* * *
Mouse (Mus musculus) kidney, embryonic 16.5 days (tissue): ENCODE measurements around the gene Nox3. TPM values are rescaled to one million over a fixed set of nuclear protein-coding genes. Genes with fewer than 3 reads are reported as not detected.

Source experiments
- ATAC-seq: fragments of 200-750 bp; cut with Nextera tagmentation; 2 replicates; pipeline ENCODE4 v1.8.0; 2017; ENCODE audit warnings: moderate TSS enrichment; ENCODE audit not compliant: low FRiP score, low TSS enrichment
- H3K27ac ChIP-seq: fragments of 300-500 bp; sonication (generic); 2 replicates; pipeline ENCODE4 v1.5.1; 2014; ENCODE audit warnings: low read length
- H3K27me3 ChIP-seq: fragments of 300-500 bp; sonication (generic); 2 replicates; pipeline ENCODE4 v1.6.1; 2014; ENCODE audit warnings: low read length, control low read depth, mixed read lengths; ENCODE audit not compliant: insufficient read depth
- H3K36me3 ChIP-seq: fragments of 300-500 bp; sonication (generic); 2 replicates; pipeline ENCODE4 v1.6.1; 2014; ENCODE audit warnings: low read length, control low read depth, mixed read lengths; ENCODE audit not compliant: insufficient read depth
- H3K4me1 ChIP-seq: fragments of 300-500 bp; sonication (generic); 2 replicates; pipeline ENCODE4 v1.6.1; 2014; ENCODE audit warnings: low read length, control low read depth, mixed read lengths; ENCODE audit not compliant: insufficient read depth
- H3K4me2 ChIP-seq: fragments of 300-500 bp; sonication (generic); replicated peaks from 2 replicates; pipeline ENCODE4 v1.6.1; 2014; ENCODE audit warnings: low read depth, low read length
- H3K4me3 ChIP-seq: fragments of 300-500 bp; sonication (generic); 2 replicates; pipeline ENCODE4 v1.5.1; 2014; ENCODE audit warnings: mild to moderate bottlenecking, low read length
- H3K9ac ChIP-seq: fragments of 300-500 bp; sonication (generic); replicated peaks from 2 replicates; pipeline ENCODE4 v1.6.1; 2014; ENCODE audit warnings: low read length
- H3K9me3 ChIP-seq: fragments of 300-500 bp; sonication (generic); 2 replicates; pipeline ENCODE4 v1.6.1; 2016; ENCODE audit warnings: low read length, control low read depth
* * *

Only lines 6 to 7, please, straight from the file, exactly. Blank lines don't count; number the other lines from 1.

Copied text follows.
- H3K36me3 ChIP-seq: fragments of 300-500 bp; sonication (generic); 2 replicates; pipeline ENCODE4 v1.6.1; 2014; ENCODE audit warnings: low read length, control low read depth, mixed read lengths; ENCODE audit not compliant: insufficient read depth
- H3K4me1 ChIP-seq: fragments of 300-500 bp; sonication (generic); 2 replicates; pipeline ENCODE4 v1.6.1; 2014; ENCODE audit warnings: low read length, control low read depth, mixed read lengths; ENCODE audit not compliant: insufficient read depth